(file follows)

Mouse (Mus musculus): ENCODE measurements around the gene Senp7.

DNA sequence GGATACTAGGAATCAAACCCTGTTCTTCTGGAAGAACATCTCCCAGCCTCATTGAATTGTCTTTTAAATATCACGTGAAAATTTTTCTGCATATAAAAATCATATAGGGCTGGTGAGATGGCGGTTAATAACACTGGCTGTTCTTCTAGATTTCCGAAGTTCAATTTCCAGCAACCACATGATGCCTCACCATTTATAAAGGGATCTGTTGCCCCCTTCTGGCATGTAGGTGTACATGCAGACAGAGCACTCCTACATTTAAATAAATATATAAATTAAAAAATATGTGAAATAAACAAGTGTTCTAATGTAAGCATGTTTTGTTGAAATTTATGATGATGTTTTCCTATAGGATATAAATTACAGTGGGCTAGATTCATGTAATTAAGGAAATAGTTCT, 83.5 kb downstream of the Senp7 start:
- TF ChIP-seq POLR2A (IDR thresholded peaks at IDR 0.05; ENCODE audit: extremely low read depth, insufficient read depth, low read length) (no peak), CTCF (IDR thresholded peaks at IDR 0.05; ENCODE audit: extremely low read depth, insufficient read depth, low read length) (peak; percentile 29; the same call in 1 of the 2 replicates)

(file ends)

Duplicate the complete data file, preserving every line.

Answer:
Mouse (Mus musculus): ENCODE measurements around the gene Senp7.

DNA sequence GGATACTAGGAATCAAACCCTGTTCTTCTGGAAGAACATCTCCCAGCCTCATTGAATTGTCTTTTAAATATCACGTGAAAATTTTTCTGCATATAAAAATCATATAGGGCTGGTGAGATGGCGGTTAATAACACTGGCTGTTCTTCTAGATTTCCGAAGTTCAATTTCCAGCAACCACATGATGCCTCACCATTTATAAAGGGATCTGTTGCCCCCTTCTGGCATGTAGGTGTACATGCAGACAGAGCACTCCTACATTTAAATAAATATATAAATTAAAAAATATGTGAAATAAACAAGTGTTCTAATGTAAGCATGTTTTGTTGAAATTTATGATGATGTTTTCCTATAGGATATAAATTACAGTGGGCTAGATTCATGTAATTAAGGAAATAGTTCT, 83.5 kb downstream of the Senp7 start:
- TF ChIP-seq POLR2A (IDR thresholded peaks at IDR 0.05; ENCODE audit: extremely low read depth, insufficient read depth, low read length) (no peak), CTCF (IDR thresholded peaks at IDR 0.05; ENCODE audit: extremely low read depth, insufficient read depth, low read length) (peak; percentile 29; the same call in 1 of the 2 replicates)